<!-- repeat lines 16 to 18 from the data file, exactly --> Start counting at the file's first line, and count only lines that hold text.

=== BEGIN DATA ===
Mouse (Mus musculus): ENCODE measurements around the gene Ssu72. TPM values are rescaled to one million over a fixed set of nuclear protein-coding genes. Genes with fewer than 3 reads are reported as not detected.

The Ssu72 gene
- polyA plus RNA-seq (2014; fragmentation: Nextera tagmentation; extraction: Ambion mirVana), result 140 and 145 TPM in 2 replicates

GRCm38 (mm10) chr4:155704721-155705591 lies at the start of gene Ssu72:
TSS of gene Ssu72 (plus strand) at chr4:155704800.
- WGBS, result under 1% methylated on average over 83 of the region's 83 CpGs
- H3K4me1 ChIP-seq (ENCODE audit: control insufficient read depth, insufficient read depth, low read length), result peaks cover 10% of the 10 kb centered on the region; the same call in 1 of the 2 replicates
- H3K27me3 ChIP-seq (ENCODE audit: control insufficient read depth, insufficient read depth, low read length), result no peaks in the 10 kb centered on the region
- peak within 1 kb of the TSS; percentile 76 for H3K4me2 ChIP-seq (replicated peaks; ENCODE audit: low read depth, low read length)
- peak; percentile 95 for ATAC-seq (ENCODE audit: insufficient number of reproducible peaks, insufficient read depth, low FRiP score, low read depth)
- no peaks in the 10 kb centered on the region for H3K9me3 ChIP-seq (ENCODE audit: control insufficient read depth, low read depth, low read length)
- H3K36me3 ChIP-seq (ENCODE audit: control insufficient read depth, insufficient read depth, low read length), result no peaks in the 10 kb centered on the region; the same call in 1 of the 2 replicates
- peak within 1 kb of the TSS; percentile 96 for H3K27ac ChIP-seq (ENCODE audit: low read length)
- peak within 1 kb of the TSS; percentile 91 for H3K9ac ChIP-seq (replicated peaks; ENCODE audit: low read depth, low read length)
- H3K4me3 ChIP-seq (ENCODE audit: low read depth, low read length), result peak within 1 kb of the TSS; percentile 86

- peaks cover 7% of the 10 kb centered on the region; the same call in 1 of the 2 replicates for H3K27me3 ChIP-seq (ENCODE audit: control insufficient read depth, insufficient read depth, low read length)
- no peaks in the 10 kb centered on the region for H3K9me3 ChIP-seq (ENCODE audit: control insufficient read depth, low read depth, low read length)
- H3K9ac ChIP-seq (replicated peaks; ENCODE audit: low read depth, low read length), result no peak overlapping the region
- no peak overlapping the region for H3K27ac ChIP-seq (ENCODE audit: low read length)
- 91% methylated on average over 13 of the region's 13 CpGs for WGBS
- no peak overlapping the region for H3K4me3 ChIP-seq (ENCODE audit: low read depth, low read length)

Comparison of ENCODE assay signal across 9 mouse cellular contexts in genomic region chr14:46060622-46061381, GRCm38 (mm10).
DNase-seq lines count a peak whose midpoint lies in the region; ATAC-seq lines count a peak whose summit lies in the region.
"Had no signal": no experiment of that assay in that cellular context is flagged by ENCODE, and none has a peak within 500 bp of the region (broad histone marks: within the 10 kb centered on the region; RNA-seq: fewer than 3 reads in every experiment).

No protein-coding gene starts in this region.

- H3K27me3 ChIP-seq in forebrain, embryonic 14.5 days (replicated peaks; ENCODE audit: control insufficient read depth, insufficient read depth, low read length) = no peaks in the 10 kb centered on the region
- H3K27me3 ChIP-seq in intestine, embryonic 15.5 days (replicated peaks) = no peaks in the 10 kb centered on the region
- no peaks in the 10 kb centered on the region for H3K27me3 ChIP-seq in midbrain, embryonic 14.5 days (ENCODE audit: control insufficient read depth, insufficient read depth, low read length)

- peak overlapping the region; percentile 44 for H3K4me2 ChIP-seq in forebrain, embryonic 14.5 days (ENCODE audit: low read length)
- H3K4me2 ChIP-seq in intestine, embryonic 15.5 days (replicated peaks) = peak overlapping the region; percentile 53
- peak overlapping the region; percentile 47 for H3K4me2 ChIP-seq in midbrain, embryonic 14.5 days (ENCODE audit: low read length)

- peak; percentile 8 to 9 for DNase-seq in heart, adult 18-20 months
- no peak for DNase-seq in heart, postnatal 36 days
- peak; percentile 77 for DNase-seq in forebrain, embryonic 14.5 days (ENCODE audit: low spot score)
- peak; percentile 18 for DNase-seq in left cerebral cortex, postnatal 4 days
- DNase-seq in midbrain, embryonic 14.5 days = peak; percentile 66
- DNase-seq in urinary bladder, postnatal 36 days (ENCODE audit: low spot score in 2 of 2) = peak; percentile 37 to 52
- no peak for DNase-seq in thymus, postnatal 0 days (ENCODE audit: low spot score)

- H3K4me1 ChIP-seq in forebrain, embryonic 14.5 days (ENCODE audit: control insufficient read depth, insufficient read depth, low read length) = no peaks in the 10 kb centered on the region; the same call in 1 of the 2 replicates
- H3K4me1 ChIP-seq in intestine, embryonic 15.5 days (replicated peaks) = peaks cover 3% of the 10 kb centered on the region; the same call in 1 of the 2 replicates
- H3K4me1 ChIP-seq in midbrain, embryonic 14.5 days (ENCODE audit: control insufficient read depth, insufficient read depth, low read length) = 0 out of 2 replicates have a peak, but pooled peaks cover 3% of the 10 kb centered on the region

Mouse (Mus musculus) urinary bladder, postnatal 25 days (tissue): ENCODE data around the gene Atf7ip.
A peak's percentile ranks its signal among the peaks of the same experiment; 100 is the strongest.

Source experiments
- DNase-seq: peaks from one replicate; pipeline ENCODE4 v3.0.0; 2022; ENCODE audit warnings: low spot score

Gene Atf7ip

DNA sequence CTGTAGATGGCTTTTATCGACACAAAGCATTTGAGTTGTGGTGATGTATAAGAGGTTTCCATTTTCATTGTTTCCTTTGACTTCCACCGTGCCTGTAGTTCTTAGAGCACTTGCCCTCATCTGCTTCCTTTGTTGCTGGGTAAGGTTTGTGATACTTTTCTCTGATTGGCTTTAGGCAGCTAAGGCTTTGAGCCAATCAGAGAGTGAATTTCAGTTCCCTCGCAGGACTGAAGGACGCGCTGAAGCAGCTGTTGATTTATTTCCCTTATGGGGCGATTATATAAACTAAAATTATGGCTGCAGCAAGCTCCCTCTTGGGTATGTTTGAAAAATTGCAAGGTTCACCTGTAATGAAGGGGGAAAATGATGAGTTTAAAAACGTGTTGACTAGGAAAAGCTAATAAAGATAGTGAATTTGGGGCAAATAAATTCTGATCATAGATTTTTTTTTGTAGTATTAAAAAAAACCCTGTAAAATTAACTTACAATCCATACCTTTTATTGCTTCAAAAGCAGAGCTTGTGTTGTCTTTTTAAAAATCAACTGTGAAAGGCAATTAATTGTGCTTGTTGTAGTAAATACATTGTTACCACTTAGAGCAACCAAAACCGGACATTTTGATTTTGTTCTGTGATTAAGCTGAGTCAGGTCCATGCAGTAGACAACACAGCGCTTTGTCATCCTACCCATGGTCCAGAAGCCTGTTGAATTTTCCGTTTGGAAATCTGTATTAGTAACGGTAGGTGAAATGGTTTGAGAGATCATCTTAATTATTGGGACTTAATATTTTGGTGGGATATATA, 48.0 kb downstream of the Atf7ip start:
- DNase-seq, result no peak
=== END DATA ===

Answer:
- peaks cover 7% of the 10 kb centered on the region; the same call in 1 of the 2 replicates for H3K27me3 ChIP-seq (ENCODE audit: control insufficient read depth, insufficient read depth, low read length)
- no peaks in the 10 kb centered on the region for H3K9me3 ChIP-seq (ENCODE audit: control insufficient read depth, low read depth, low read length)
- H3K9ac ChIP-seq (replicated peaks; ENCODE audit: low read depth, low read length), result no peak overlapping the region